Art and science – Nude studies
Studies of the naked human body are still common at art schools. Learning how to draw a human and her anatomy has throughout art history been considered the basics of pretty much everything else. At the Royal Academy of Fine Arts in Stockholm male models worked from the institution´s start in the late 18th century, and a few female were employed on an hourly basis. The first female model who got a proper employment was hired in 1839. Those who recently had started their studies, however, were not allowed in those classes, as there were concerns about whether they would consider the naked female model as an erotic object rather than an artistic tool. Women were allowed to study at the Academy from 1864, but in the beginning the models they drew, both male and female, wore shorts as total nudity was considered inappropriate for women.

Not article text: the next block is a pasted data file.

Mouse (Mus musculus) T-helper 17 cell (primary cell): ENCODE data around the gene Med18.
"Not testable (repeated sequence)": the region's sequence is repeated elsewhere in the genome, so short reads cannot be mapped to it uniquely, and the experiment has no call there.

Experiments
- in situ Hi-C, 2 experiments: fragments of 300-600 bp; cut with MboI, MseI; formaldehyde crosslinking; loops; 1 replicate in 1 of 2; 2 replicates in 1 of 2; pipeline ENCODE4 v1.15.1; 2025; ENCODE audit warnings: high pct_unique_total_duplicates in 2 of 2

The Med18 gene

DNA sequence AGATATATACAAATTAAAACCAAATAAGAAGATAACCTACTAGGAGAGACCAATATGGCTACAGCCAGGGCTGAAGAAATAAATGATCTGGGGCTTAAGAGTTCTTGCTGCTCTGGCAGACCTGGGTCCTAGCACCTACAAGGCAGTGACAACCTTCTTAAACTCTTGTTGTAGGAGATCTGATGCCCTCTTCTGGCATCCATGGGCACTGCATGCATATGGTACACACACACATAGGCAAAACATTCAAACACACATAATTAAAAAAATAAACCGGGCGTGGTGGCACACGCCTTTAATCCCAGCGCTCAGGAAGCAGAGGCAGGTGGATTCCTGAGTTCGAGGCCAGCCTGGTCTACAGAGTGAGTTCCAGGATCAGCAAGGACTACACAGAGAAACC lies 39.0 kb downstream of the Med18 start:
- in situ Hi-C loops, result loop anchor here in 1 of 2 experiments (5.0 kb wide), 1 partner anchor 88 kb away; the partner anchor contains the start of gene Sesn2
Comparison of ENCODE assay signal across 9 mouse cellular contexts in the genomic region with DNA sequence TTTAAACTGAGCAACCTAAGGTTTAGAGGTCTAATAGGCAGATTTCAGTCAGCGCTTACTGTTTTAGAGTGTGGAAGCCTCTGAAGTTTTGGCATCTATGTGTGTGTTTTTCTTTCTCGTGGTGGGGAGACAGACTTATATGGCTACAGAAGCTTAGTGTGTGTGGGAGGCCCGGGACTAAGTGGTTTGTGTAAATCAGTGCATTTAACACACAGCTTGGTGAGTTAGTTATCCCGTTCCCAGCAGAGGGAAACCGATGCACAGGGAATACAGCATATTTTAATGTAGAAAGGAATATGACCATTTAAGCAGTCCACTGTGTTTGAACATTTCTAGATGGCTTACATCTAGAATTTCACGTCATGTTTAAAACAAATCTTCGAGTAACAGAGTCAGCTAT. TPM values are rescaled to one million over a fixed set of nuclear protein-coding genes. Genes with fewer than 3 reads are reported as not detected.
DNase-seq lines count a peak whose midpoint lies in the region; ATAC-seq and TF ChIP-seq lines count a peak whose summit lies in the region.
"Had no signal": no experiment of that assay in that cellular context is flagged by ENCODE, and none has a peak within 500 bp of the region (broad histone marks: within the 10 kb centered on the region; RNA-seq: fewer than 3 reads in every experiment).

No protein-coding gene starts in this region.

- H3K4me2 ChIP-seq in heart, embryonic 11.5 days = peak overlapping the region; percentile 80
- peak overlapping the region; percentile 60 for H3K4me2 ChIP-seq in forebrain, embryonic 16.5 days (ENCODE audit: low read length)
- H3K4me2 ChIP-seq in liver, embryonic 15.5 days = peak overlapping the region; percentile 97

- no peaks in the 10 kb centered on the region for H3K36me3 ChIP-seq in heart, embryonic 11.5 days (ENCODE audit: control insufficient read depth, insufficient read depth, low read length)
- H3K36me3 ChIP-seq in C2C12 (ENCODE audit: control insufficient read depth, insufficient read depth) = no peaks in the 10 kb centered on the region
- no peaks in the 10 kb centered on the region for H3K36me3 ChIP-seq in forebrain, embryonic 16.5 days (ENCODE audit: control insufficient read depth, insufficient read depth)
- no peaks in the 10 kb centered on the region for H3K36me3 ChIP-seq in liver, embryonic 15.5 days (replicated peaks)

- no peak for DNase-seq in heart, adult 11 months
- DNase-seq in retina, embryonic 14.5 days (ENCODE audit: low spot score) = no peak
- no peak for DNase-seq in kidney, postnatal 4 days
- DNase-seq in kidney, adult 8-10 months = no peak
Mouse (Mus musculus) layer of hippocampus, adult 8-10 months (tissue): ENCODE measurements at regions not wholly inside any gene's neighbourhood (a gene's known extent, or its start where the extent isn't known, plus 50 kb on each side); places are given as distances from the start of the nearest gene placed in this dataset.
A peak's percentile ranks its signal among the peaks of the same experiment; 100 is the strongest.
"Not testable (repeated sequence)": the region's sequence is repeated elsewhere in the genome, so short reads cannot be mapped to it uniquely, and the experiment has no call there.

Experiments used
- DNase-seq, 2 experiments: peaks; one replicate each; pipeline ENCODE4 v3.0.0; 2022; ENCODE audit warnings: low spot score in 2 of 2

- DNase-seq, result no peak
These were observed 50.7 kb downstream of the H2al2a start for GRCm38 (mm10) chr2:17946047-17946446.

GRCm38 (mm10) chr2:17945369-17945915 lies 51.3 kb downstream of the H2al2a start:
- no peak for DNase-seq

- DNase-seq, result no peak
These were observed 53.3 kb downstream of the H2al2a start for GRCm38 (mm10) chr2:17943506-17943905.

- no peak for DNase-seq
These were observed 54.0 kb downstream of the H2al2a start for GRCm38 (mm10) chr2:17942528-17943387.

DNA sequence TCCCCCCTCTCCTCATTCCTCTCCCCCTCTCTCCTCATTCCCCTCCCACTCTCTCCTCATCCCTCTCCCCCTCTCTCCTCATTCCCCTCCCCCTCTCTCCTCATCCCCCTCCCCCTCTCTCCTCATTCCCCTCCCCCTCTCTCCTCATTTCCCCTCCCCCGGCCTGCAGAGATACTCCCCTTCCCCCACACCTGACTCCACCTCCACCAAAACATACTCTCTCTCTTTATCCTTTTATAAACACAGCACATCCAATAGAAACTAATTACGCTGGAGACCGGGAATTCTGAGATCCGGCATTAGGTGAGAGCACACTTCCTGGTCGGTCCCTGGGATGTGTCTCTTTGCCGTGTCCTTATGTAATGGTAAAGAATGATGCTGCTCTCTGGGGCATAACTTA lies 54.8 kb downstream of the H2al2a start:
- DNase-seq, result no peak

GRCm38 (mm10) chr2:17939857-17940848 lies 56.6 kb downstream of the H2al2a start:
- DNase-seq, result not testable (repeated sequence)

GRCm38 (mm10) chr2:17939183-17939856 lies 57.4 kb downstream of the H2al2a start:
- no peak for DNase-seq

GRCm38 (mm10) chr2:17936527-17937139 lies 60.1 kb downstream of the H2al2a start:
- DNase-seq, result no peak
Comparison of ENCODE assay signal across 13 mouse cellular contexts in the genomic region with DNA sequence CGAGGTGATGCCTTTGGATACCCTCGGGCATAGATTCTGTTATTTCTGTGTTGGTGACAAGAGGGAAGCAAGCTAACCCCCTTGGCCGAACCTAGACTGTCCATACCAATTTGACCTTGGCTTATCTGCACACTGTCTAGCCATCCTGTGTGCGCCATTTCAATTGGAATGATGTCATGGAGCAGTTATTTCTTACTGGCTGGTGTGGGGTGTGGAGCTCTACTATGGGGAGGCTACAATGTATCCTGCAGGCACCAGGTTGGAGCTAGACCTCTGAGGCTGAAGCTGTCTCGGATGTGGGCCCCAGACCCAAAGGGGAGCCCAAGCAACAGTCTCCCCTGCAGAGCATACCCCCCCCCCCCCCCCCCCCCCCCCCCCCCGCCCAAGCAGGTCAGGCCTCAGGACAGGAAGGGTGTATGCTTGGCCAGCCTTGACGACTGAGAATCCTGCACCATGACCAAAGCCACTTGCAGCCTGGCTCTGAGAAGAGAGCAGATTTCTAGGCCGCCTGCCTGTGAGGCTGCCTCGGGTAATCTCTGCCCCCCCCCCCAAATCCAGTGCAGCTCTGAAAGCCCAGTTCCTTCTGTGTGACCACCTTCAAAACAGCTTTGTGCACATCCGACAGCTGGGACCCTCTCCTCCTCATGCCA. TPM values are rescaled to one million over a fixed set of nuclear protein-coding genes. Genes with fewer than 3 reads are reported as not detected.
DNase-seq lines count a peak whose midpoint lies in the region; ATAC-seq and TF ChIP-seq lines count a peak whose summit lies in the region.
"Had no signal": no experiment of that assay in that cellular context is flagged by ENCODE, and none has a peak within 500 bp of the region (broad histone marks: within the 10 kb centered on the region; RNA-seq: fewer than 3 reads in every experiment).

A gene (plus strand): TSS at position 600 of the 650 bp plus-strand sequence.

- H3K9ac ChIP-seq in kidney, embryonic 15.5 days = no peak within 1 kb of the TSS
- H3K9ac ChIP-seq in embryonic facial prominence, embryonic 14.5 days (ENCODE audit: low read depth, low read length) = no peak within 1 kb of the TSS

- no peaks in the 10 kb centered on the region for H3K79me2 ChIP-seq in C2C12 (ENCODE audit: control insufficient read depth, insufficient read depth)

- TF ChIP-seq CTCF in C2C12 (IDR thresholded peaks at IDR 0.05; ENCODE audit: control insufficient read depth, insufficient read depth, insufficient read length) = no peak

Olle Waller´s photography shows a sculpture lesson at Fria Målarskolan, a former art school in Halmstad, where Waller was the managing teacher. The schools has given prepatory art studies to many today established artists, who have studied there from the 1960:es up until 2015 when the school closed down. The photo, with students by their banding wheels around a naked female model, is from the 1980:es. By then the idea of protecting female students from nudity was long gone.
One of Olle Waller´s students was Mia Lundqvist. On the wall at the end of the room is a painting by her, which is related to Fria Målarskolan. It is a tender-hearted portrait of the artist Günther Teutsch, another of Lundqvist´s teachers at the art school. The portrait becomes an hommage and a gratitude to one of those who contributed in Lundqvist herself becoming an artist. Together with Hardy Strid, Teutsch started the school in the 1960:es.
The painting shows a smiling, older artist with whitened hair and lively eyes, who crosses his arms as he sits in his studio. He is surrounded by bodies in terms of small and somewhat larger sculptures. A bust stands on a banding wheel, behind it a backlight slips through a white curtain. Günther Teutsch leans forward a little, towards the observer. It´s notable that there was a relation between the artist who painted and the artist who was portrayed.